I was in that London at the weekend to see the RSC’s production of Arthur Miller’s Death of a Salesman (which we study in Make it New: American writing 1900-1950). During the day we took in the London Eye and the new cable car across the Thames at Greenwich. We separated these panoptical pursuits with lunch at the Tate and some contemplative time with Rothko’s magnificent explorations of colour, shade and shape.
We wandered through the remnants of Pride to reach the Noel Coward Theatre. The cast, as you’d expect from the RSC, was world class – Harriet Walter and Antony Sher play Linda and Willy Loman, Alex Hassell and Sam Marks play Biff and Happy, their disappointing and disappointed sons. Miller’s stage directions are exacting, creating different places and times in front of and around the domestic setting of the family home. This production faithfully observes his instructions, with the lighting creating wonderful transitions of the backdrop between the pastoral dream of the family’s inter-war years and their later suburban struggles as the city encroaches.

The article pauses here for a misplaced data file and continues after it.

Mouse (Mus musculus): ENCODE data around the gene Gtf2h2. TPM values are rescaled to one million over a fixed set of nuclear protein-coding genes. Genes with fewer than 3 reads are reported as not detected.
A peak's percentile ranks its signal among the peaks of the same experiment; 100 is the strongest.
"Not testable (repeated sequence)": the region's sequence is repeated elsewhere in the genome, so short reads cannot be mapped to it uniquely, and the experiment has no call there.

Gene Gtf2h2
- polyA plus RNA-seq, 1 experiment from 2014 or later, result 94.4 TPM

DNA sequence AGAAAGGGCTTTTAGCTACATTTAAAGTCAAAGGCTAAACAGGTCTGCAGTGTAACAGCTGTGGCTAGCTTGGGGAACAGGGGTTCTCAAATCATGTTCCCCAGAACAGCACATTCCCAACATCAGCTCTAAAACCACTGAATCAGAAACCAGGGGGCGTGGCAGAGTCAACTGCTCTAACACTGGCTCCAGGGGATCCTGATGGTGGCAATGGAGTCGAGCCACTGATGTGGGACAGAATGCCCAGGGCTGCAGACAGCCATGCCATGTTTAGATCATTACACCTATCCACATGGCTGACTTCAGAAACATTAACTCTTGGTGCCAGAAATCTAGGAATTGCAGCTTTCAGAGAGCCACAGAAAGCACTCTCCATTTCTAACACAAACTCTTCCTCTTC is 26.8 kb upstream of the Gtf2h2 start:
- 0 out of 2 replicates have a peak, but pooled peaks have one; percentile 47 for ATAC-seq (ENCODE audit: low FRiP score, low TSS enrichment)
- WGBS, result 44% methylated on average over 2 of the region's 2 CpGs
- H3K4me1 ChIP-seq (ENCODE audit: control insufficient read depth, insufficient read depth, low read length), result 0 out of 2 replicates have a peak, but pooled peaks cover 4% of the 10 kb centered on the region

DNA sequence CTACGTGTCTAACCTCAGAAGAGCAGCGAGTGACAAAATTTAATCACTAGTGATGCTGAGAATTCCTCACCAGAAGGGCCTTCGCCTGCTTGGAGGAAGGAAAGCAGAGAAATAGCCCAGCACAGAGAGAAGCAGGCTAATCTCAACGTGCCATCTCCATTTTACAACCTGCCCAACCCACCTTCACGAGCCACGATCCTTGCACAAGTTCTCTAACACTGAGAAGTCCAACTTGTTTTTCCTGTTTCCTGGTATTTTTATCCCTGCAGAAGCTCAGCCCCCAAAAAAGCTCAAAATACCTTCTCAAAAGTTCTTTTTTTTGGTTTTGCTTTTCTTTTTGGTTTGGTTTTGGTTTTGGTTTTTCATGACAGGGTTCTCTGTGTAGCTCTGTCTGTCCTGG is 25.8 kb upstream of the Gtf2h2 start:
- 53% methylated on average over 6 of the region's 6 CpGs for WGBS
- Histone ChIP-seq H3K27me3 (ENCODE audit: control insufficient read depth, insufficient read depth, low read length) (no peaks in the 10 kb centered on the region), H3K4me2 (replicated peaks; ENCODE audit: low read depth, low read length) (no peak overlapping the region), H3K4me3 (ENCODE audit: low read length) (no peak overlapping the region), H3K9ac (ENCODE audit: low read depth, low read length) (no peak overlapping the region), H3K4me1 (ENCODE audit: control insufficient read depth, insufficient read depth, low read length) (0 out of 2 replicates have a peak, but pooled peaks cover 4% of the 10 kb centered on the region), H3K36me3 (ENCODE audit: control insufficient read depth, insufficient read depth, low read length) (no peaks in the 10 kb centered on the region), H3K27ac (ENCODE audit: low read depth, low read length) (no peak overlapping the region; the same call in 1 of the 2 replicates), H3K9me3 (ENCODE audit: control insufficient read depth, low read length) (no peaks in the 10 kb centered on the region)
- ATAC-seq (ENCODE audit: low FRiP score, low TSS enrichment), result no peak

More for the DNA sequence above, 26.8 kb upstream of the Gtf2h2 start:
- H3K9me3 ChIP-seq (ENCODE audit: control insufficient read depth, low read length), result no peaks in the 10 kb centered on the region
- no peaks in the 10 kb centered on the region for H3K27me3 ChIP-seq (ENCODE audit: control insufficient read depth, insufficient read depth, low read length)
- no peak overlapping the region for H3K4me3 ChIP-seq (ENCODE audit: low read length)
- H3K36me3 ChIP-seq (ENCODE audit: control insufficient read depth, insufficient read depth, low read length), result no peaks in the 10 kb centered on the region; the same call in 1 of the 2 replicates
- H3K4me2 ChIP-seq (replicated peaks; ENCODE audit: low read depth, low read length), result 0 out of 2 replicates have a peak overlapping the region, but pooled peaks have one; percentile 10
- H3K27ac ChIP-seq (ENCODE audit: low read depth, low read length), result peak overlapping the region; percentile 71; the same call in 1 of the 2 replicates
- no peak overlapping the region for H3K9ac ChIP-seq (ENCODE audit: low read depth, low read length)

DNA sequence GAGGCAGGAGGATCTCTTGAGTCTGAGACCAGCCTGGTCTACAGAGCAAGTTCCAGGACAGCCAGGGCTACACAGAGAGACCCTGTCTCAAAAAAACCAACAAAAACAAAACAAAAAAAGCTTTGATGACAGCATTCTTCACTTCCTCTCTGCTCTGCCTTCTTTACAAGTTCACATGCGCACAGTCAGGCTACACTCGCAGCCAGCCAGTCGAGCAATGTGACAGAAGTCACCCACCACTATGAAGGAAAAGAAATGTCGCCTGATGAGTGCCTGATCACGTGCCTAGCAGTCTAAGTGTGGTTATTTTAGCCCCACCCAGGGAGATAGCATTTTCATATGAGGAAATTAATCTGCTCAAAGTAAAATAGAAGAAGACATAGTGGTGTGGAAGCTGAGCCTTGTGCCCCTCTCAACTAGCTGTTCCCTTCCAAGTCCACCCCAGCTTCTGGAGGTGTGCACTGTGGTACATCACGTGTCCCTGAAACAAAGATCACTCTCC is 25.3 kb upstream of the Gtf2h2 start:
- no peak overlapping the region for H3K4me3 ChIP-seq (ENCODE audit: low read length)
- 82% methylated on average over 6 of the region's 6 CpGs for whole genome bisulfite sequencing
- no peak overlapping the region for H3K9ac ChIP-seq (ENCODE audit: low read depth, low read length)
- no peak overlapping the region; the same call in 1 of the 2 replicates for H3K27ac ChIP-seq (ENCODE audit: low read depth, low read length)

At the time, critics saw the play as a dangerously subversive attack on American capitalism, but a not very careful observation of the play reveals the failure of the American Dream for the jocks and the salesman who see sport and personal speculation as the path to success. While Willy and Biff play out their patriarchal contestations, the nerdy kid next door, Bernard, is studiously progressing towards Washington and personal and professional fulfillment. One of the most subversive roles in the play is the strength and awareness of the seemingly oppressed Linda, the only Loman left with any dignity.